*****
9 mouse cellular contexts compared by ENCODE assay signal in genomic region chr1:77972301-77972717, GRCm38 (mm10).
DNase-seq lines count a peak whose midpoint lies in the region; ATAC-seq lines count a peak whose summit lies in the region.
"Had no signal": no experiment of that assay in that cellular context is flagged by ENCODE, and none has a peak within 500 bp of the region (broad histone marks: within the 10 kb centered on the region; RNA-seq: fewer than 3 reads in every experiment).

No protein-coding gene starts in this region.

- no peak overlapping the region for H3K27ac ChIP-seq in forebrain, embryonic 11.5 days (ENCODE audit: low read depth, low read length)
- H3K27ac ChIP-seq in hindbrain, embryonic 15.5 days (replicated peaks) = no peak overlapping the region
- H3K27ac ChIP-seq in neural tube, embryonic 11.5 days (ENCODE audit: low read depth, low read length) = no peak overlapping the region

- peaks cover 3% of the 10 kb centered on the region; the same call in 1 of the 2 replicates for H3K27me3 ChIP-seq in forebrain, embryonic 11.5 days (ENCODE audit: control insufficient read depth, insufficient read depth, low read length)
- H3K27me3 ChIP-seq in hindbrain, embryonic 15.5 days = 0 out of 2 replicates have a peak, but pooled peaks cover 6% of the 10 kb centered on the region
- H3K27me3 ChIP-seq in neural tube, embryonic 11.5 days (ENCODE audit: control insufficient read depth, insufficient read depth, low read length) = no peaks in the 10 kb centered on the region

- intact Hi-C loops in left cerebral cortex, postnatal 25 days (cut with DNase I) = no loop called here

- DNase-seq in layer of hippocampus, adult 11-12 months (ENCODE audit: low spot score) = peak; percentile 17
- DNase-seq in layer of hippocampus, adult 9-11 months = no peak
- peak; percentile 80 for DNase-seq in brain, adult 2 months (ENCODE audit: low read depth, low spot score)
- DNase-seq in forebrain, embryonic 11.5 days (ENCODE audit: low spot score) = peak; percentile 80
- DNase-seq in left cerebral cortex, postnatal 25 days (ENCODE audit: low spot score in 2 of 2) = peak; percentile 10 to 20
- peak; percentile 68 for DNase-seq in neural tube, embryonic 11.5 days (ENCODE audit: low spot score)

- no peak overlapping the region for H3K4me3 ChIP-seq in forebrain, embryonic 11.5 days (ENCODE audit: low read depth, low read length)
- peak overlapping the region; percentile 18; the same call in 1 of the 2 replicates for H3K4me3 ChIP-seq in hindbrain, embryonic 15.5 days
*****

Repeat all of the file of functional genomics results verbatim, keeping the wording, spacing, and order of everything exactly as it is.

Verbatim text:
9 mouse cellular contexts compared by ENCODE assay signal in genomic region chr1:77972301-77972717, GRCm38 (mm10).
DNase-seq lines count a peak whose midpoint lies in the region; ATAC-seq lines count a peak whose summit lies in the region.
"Had no signal": no experiment of that assay in that cellular context is flagged by ENCODE, and none has a peak within 500 bp of the region (broad histone marks: within the 10 kb centered on the region; RNA-seq: fewer than 3 reads in every experiment).

No protein-coding gene starts in this region.

- no peak overlapping the region for H3K27ac ChIP-seq in forebrain, embryonic 11.5 days (ENCODE audit: low read depth, low read length)
- H3K27ac ChIP-seq in hindbrain, embryonic 15.5 days (replicated peaks) = no peak overlapping the region
- H3K27ac ChIP-seq in neural tube, embryonic 11.5 days (ENCODE audit: low read depth, low read length) = no peak overlapping the region

- peaks cover 3% of the 10 kb centered on the region; the same call in 1 of the 2 replicates for H3K27me3 ChIP-seq in forebrain, embryonic 11.5 days (ENCODE audit: control insufficient read depth, insufficient read depth, low read length)
- H3K27me3 ChIP-seq in hindbrain, embryonic 15.5 days = 0 out of 2 replicates have a peak, but pooled peaks cover 6% of the 10 kb centered on the region
- H3K27me3 ChIP-seq in neural tube, embryonic 11.5 days (ENCODE audit: control insufficient read depth, insufficient read depth, low read length) = no peaks in the 10 kb centered on the region

- intact Hi-C loops in left cerebral cortex, postnatal 25 days (cut with DNase I) = no loop called here

- DNase-seq in layer of hippocampus, adult 11-12 months (ENCODE audit: low spot score) = peak; percentile 17
- DNase-seq in layer of hippocampus, adult 9-11 months = no peak
- peak; percentile 80 for DNase-seq in brain, adult 2 months (ENCODE audit: low read depth, low spot score)
- DNase-seq in forebrain, embryonic 11.5 days (ENCODE audit: low spot score) = peak; percentile 80
- DNase-seq in left cerebral cortex, postnatal 25 days (ENCODE audit: low spot score in 2 of 2) = peak; percentile 10 to 20
- peak; percentile 68 for DNase-seq in neural tube, embryonic 11.5 days (ENCODE audit: low spot score)

- no peak overlapping the region for H3K4me3 ChIP-seq in forebrain, embryonic 11.5 days (ENCODE audit: low read depth, low read length)
- peak overlapping the region; percentile 18; the same call in 1 of the 2 replicates for H3K4me3 ChIP-seq in hindbrain, embryonic 15.5 days